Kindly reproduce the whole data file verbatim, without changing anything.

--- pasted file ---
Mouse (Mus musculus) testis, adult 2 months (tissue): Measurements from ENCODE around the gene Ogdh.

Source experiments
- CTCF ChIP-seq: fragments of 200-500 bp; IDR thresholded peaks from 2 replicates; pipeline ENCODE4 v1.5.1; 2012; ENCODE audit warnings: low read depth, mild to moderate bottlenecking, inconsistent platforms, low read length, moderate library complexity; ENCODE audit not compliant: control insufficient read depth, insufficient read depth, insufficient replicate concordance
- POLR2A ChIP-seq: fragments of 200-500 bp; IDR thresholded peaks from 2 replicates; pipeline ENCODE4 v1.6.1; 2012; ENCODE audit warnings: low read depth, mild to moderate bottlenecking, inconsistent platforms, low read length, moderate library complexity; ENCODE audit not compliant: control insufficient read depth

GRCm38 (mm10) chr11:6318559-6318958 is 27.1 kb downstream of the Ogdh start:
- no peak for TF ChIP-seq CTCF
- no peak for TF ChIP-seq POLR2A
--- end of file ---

Mouse (Mus musculus) testis, adult 2 months (tissue): Measurements from ENCODE around the gene Ogdh.

Source experiments
- CTCF ChIP-seq: fragments of 200-500 bp; IDR thresholded peaks from 2 replicates; pipeline ENCODE4 v1.5.1; 2012; ENCODE audit warnings: low read depth, mild to moderate bottlenecking, inconsistent platforms, low read length, moderate library complexity; ENCODE audit not compliant: control insufficient read depth, insufficient read depth, insufficient replicate concordance
- POLR2A ChIP-seq: fragments of 200-500 bp; IDR thresholded peaks from 2 replicates; pipeline ENCODE4 v1.6.1; 2012; ENCODE audit warnings: low read depth, mild to moderate bottlenecking, inconsistent platforms, low read length, moderate library complexity; ENCODE audit not compliant: control insufficient read depth

GRCm38 (mm10) chr11:6318559-6318958 is 27.1 kb downstream of the Ogdh start:
- no peak for TF ChIP-seq CTCF
- no peak for TF ChIP-seq POLR2A